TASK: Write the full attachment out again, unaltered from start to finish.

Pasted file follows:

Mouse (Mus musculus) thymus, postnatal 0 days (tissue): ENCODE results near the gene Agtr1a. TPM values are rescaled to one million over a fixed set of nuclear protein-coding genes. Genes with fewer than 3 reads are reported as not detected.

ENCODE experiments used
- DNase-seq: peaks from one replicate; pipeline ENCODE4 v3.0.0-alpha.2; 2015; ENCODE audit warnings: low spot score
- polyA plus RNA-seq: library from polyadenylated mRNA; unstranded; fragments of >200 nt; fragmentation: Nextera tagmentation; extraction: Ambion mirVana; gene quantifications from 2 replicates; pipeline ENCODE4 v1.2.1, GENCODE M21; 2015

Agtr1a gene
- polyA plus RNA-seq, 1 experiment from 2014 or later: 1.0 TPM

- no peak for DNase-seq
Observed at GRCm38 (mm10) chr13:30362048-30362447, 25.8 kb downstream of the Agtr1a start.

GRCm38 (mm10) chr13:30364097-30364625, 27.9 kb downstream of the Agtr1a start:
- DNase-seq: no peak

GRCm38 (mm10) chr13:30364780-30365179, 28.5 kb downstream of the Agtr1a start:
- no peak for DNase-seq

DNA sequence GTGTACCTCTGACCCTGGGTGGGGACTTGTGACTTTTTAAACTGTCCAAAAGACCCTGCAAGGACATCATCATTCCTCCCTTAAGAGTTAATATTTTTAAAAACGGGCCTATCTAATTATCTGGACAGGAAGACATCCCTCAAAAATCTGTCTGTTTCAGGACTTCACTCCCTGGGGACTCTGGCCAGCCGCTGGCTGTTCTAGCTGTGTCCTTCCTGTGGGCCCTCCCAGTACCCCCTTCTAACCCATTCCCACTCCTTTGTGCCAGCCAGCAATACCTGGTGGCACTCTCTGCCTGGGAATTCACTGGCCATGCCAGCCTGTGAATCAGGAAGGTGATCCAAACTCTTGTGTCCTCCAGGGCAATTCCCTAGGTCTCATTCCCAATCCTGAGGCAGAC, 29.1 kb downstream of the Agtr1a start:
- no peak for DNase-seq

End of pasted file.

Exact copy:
Mouse (Mus musculus) thymus, postnatal 0 days (tissue): ENCODE results near the gene Agtr1a. TPM values are rescaled to one million over a fixed set of nuclear protein-coding genes. Genes with fewer than 3 reads are reported as not detected.

ENCODE experiments used
- DNase-seq: peaks from one replicate; pipeline ENCODE4 v3.0.0-alpha.2; 2015; ENCODE audit warnings: low spot score
- polyA plus RNA-seq: library from polyadenylated mRNA; unstranded; fragments of >200 nt; fragmentation: Nextera tagmentation; extraction: Ambion mirVana; gene quantifications from 2 replicates; pipeline ENCODE4 v1.2.1, GENCODE M21; 2015

Agtr1a gene
- polyA plus RNA-seq, 1 experiment from 2014 or later: 1.0 TPM

- no peak for DNase-seq
Observed at GRCm38 (mm10) chr13:30362048-30362447, 25.8 kb downstream of the Agtr1a start.

GRCm38 (mm10) chr13:30364097-30364625, 27.9 kb downstream of the Agtr1a start:
- DNase-seq: no peak

GRCm38 (mm10) chr13:30364780-30365179, 28.5 kb downstream of the Agtr1a start:
- no peak for DNase-seq

DNA sequence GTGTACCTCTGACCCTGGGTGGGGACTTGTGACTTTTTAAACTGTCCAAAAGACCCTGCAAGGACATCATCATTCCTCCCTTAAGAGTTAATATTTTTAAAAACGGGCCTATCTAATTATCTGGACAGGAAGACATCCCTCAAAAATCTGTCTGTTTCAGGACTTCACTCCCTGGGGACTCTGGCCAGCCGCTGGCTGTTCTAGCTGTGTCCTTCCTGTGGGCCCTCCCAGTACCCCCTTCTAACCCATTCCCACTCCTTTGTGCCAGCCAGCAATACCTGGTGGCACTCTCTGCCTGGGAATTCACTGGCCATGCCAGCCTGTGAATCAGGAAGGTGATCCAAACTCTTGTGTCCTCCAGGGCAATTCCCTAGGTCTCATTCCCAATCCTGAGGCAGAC, 29.1 kb downstream of the Agtr1a start:
- no peak for DNase-seq